In brief: Revelstoke council zeroes in on tax increase number

Council asks for two per cent residential increase scenario, and options for zero- or one-per-cent commercial increase

In a marathon three-hour budget session on Jan. 21, Revelstoke City Council took a step closer to setting the rate for property tax increases in 2014.

After presentations from all city department directors, and a comparatively short period of discussion of public submissions, council asked staff to present two tax increase scenarios within the next week.

The first scenario is a two-per-cent residential rate increase, and a one-per-cent commercial rate increase. The second scenario calls for a two-per-cent residential rate increase, and no increase to the commercial rate.

Council hopes to vote on a final package by Jan. 28, and has asked city staff to find roughly $100,000 in savings and present their proposal before then.

Council debated their role in the process. Some suggested specific cuts. For example, Coun. Linda Nixon felt that not replacing the recently departed Director of Corporate Administration and Communications position would be a good cut. (Council heard the position came with an approximately $110,000 per year salary.)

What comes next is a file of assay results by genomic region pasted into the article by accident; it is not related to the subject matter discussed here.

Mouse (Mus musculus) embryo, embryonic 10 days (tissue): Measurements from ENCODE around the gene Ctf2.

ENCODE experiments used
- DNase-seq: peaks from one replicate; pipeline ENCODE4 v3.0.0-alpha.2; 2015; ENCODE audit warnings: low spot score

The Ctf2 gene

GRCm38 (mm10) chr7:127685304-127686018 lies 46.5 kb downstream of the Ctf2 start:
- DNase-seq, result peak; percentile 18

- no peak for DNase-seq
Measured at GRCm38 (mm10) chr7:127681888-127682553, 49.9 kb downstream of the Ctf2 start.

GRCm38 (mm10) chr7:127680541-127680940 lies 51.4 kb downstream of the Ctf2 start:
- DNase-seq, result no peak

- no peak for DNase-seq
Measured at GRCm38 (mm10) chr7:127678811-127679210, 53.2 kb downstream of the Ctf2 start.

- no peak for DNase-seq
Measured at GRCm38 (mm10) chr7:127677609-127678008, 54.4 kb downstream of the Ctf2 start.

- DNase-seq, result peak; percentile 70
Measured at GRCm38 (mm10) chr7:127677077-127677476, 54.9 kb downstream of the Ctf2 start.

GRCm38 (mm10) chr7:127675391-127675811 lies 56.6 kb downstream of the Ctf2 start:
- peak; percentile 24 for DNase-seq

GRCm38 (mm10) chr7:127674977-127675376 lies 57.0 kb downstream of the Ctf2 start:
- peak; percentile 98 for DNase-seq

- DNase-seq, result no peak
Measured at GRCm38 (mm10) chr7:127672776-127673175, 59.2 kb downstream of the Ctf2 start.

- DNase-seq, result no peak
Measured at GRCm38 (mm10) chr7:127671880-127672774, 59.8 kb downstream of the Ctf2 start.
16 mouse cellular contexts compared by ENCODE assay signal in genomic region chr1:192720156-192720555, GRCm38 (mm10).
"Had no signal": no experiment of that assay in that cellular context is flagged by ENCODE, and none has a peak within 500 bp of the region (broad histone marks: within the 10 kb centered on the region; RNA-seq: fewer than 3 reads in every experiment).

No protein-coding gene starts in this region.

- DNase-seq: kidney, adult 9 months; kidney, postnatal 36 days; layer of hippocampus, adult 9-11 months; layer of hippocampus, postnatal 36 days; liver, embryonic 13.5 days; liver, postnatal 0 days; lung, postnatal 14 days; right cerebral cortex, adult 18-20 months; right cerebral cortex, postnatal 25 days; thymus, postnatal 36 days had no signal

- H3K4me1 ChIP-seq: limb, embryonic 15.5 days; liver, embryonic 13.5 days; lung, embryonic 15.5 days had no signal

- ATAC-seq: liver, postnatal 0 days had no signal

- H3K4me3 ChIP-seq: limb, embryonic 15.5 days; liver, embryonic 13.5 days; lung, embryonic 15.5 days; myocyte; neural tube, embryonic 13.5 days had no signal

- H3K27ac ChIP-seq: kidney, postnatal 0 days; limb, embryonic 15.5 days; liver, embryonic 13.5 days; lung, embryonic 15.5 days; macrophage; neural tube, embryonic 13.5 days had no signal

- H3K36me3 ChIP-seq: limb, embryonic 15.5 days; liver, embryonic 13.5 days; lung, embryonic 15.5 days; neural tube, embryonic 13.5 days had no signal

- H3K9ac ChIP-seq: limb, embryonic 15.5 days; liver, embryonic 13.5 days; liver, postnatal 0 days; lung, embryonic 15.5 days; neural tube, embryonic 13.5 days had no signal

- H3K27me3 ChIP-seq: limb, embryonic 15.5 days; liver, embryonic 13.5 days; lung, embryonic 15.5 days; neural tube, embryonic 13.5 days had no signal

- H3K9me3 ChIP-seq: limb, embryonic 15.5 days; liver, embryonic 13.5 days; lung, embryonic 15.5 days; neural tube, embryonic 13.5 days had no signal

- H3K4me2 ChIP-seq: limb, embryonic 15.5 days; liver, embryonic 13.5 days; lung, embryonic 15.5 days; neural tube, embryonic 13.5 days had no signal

Others, like Coun. Chris Johnston, said it wasn’t council’s business to tell staff what to cut; he argued council should just instruct staff to find savings, and leave it up to them.

City council and city staff have also drafted replies to public questions submitted at the Jan. 14 town hall meeting, although discussion of that input at the Jan. 21 special budget meeting was over in a couple of minutes.

The three-hour meeting was wide-ranging. Some highlights:

– The engineering department argued vehemently for a new generator that would be necessary to prevent the sewer in parts of Lower Town from backing up during prolonged power outages.

– Council heard the storm sewer system hasn’t been studied properly since the 1970s, and it’s in rough shape, needing lots of expensive work.

– There was some debate over the future of city hall renovations. How should they move forward? Would the renovation costs be much more than currently forecast? Is an elevator required?

For more details on ongoing budget deliberations, see the Jan. 29 issue of the Revelstoke Times Review.

 

 

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